Blog Post

The Dichotomy of Modern Government Fraud Schemes and Government Oversight’s Contrasting Approach


Erik Halvorson

While reading a recent Bloomberg article about deepfake imposter scams and new fraud trends, I was struck immediately by their graphic. There appeared to be an overwhelmingly substantial number of “high loss” fraud schemes being perpetrated in 2022 (as reported by the Federal Trade Commission). This was shocking as it appeared to show more high loss cases than low loss cases. This would signal a marked departure from decades of historical statistics. Statistics we, in program oversight, rely upon to strategize our anti-fraud endeavors. 

Figure one: The Federal Trade Commission’s Cost of Scams 2022 

Upon first glance, I felt a sense of righteous vindication as I have been shouting about the increased risk of sophisticated, high dollar loss schemes for years. Risk to the types of government programs that we see far too often splashed across the headlines of the news. The type of programs funded by massive budgets, guided by program managers who just review self-certifications; programs with funds spread out across multiple federal or state agencies, and overseen by contract or grant administrators trying to review hundreds of awards at a time. In fact, my fear over the last few years has changed. It is no longer the company that gets awarded a few grants or contracts and underperforms on them or fibs on an hourly timecard. My fear, and what keeps me up at night, has turned to stare down a massive tidal wave of domestic organized crime groups, international state sponsored groups, coordinated Fraud-as-a-Service (FaaS) groups, and creative hackers across the globe with technical prowess and seemingly unlimited energy. All these groups share one common goal: the constant targeting of slow-moving and poorly defended government programs. These same government programs run by bureaucrats who fear if they slow the release of funds, even a little, to put controls in place they will be lambasted by their department or in the media.  

Then I looked deeper into the chart and was offended as both a researcher and investigator. I realized first this is a terribly misleading graphic and second that even though I dislike the graphic the underlying premise of the article holds true. So, let us talk (briefly) about the graphic first, then explore the underlying message. You will notice a small footnote on the graphic that there were approximately 360,000 fraud reports of $1,000 or less. Combining the foot note with the strange Y-Axis groupings we see objectively there are significantly more small cases than large. Thus, bringing order back to our expectations of fraud case loss sizes and the volume of fraud we experience in government oversight.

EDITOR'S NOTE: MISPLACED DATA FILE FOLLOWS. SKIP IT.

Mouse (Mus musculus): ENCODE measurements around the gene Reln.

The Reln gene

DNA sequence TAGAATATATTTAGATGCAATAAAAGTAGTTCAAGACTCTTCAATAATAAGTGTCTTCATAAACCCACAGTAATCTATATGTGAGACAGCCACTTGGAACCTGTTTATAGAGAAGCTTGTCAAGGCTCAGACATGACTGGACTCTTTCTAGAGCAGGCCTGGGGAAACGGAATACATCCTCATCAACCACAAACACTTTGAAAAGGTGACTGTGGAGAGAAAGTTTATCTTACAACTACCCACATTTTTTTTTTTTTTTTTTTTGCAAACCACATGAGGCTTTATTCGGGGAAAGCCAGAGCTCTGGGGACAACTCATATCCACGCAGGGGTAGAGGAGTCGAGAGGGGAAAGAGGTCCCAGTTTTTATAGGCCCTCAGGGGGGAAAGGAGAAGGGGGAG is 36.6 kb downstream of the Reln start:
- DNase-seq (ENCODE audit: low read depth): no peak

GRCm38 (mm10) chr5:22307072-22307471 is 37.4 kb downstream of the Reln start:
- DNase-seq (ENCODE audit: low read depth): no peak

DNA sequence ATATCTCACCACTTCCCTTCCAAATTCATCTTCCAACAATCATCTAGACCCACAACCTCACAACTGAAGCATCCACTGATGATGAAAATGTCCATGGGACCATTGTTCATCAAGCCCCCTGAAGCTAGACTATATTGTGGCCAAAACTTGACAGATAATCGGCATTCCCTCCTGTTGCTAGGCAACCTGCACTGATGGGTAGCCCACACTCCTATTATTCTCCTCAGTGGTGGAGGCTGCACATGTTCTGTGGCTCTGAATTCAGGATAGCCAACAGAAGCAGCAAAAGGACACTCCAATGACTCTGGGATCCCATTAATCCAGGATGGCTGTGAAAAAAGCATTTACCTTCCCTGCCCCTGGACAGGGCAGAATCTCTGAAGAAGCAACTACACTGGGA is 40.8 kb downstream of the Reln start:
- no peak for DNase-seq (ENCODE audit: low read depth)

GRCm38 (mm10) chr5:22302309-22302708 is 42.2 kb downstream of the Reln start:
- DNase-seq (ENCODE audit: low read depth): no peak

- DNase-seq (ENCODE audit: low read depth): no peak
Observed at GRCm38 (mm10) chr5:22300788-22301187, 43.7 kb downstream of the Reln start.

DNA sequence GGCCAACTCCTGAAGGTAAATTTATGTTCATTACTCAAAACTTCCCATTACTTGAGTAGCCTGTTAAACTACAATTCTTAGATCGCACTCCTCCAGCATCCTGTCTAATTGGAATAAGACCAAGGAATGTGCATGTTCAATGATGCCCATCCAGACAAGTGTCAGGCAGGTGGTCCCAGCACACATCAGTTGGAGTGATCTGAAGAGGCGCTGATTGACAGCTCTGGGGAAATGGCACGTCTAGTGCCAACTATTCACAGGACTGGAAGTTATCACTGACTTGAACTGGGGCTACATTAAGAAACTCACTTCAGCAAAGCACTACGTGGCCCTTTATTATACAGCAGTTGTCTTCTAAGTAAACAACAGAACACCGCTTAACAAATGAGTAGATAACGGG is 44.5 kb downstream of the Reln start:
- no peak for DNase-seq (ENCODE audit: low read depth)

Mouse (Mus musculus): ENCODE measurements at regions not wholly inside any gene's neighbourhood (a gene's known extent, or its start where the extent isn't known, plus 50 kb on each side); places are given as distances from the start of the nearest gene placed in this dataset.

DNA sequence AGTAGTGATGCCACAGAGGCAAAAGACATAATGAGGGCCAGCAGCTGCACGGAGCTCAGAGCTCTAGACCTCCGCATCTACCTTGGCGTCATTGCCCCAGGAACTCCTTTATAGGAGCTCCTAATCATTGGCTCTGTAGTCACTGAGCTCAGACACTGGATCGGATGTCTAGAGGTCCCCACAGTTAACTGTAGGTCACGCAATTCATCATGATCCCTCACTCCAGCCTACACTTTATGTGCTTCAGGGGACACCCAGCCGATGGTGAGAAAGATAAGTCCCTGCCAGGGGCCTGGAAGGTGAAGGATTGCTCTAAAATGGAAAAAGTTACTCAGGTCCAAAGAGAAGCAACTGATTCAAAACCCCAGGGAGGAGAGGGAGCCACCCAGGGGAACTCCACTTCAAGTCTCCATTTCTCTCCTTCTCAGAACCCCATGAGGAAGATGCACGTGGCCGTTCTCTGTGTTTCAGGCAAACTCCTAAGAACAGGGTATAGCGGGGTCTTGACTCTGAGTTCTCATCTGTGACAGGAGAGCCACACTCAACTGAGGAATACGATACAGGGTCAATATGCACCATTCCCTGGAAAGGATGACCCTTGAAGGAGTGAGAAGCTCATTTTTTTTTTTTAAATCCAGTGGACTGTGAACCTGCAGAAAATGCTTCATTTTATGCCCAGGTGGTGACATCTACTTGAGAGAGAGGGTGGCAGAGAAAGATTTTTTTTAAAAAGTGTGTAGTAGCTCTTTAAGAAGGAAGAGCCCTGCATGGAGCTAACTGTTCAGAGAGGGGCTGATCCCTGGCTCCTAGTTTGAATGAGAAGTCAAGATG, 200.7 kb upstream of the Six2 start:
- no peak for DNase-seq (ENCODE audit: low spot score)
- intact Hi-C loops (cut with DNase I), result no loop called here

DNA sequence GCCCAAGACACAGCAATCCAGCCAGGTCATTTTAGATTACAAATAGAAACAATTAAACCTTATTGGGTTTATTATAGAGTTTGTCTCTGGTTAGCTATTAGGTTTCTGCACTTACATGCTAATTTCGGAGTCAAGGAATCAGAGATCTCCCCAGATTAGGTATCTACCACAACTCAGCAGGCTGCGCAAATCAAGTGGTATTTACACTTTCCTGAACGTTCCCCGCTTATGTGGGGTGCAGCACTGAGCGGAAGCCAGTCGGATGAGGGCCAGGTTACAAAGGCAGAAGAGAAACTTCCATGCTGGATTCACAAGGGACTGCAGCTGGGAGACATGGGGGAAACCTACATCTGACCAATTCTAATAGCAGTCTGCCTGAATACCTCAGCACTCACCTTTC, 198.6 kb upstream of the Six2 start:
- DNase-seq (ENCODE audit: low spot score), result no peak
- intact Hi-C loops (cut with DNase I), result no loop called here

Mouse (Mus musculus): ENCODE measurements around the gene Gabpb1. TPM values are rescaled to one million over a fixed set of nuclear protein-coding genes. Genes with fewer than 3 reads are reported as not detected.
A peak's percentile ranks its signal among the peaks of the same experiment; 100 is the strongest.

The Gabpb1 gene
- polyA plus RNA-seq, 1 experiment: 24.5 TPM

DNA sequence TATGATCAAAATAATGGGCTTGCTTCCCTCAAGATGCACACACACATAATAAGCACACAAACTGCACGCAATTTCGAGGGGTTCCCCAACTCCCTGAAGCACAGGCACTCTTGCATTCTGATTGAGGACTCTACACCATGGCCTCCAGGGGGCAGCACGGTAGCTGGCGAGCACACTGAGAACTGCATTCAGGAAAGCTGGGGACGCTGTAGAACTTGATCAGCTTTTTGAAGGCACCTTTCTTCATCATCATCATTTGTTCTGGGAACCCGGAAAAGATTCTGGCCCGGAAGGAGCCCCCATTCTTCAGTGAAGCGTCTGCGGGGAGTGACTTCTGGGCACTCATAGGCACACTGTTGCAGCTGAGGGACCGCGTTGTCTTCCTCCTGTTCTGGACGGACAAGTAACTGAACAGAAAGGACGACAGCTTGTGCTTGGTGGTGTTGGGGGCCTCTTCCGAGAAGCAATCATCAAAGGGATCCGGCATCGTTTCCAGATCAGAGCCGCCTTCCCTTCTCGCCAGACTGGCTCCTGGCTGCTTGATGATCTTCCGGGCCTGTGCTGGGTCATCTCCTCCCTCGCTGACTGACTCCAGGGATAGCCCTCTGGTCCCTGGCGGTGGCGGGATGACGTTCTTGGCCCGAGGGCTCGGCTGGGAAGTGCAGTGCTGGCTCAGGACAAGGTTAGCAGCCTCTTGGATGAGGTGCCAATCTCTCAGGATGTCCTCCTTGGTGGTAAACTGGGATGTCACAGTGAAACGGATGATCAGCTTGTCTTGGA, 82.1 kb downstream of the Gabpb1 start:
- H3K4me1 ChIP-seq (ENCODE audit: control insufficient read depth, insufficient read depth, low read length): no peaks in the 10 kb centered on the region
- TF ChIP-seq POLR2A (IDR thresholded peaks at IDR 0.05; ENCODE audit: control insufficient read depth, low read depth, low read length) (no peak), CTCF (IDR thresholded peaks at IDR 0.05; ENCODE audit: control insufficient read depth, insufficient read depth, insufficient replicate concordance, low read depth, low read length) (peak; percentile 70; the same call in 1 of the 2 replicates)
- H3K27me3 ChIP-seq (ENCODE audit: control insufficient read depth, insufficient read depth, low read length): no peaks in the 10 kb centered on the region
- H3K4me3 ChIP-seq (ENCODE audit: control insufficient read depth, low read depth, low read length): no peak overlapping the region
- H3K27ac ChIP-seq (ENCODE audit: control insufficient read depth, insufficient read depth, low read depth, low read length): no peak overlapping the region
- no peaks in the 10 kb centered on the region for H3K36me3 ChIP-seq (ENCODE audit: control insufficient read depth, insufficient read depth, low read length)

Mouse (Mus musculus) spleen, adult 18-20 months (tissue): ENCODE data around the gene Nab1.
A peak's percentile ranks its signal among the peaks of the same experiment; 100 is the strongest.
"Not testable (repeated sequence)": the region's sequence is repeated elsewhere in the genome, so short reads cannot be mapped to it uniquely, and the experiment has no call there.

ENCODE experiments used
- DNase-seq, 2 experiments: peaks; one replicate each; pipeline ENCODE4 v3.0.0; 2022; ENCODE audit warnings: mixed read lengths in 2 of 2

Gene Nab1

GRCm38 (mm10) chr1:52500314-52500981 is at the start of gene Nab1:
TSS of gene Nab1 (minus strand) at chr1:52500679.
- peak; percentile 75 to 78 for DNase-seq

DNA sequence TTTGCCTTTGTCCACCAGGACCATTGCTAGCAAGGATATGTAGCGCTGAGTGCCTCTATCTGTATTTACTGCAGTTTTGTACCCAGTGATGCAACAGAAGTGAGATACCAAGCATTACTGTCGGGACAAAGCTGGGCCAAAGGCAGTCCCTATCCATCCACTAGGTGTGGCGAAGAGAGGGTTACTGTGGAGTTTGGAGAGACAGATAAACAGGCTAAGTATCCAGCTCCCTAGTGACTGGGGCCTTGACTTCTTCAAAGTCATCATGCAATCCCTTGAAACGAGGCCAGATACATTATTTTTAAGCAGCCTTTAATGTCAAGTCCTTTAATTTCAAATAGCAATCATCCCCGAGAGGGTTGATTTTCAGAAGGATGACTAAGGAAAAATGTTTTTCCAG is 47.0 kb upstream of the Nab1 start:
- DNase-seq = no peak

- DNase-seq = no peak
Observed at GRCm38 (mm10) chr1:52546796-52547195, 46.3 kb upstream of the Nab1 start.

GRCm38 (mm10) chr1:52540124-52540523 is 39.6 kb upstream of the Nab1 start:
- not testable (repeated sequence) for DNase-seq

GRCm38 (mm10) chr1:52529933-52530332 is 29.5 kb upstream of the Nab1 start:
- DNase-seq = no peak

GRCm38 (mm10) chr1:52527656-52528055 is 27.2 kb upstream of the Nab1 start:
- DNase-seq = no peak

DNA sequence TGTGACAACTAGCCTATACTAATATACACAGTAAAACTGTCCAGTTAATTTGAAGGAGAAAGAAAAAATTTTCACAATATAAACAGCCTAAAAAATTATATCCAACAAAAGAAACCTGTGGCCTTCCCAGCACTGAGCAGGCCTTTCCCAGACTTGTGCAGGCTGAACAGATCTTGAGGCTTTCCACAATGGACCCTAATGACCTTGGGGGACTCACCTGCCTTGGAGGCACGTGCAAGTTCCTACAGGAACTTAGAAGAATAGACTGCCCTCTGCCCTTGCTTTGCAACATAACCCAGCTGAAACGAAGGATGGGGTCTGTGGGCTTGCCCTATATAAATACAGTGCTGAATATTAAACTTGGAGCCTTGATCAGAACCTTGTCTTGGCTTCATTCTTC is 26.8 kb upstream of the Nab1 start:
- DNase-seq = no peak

Setting the graphic off to the side, let us talk about the underlying premise of the article. There is absolutely a new wave of fraud that is being perpetuated by new technology. Deepfakes are a part of those new fraud schemes, as the articles describe. Another fraud area on the rise is the use of generative AI Large Language Models (LLMs) and the use of “AI technology” to boost schemes by bad actors. AI Large Language Models are programs like ChatGPT. Technology boosts are technological enhancers like AI generated photos, voice simulators, phone number spoofers or AI coding systems that will write a malicious code for you. Both AI technology and technology boosts serve to bridge the gap for less technologically savvy bad actors who want to increase the complexity and sophistication of their fraud across their area of attack. One of the more interesting cases to emerge recently is dubbed FraudGPT. This program reportedly automates different phishing schemes and helps coach would-be fraudsters with suggestions on where to place malicious links. It also contains information on what the most frequently exploited online resources are and can even generate harmful code for its customers.   

The rise of a Generative Pretrained Transformer (GPT) program without ethical constraints, used to support fraud, is fairly predictable. But, this GPT program has a surprising difference, the way this GPT service (purchasable through the dark web or via telegram’s messaging secure instant messaging groups) is marketed. FraudGPT has a monthly subscription fee. That is right, not even criminals can get away from the modern era of micro-billing services. Reportedly, the cost to use FraudGPT is $200 per month or $1,700 per year; which admittedly does provide a healthy 29% discount for annual membership. Despite being impressed by the discount, a subscription fee-based model is a business practice I did not think I would ever see in fraud. A practice that seems to demonstrate the organization and quasi-legitimacy of modern fraudsters. Because in the past can any of us see anyone linking their payment information to a service designed to break the law? That seems like one good cyber-based law enforcement operation away from unmasking a ton of bad actors.